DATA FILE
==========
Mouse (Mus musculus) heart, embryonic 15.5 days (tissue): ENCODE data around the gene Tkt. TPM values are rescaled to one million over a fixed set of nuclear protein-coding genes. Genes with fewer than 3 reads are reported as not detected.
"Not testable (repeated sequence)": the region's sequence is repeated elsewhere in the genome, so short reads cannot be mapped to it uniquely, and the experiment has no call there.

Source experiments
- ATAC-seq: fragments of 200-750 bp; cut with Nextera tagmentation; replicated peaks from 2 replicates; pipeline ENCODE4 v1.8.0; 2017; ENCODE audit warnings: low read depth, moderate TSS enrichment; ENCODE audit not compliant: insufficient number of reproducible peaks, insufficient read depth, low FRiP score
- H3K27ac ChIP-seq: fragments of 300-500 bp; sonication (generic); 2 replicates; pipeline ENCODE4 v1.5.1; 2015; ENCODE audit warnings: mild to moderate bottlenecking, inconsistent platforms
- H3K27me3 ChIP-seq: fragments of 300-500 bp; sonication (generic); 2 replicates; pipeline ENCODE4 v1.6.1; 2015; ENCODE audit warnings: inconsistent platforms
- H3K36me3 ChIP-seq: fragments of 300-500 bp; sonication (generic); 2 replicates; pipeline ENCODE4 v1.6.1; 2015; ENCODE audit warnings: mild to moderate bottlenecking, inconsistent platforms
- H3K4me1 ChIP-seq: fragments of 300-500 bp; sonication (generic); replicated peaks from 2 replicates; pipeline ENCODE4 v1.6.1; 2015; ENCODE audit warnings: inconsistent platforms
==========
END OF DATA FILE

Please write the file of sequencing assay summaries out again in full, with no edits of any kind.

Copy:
Mouse (Mus musculus) heart, embryonic 15.5 days (tissue): ENCODE data around the gene Tkt. TPM values are rescaled to one million over a fixed set of nuclear protein-coding genes. Genes with fewer than 3 reads are reported as not detected.
"Not testable (repeated sequence)": the region's sequence is repeated elsewhere in the genome, so short reads cannot be mapped to it uniquely, and the experiment has no call there.

Source experiments
- ATAC-seq: fragments of 200-750 bp; cut with Nextera tagmentation; replicated peaks from 2 replicates; pipeline ENCODE4 v1.8.0; 2017; ENCODE audit warnings: low read depth, moderate TSS enrichment; ENCODE audit not compliant: insufficient number of reproducible peaks, insufficient read depth, low FRiP score
- H3K27ac ChIP-seq: fragments of 300-500 bp; sonication (generic); 2 replicates; pipeline ENCODE4 v1.5.1; 2015; ENCODE audit warnings: mild to moderate bottlenecking, inconsistent platforms
- H3K27me3 ChIP-seq: fragments of 300-500 bp; sonication (generic); 2 replicates; pipeline ENCODE4 v1.6.1; 2015; ENCODE audit warnings: inconsistent platforms
- H3K36me3 ChIP-seq: fragments of 300-500 bp; sonication (generic); 2 replicates; pipeline ENCODE4 v1.6.1; 2015; ENCODE audit warnings: mild to moderate bottlenecking, inconsistent platforms
- H3K4me1 ChIP-seq: fragments of 300-500 bp; sonication (generic); replicated peaks from 2 replicates; pipeline ENCODE4 v1.6.1; 2015; ENCODE audit warnings: inconsistent platforms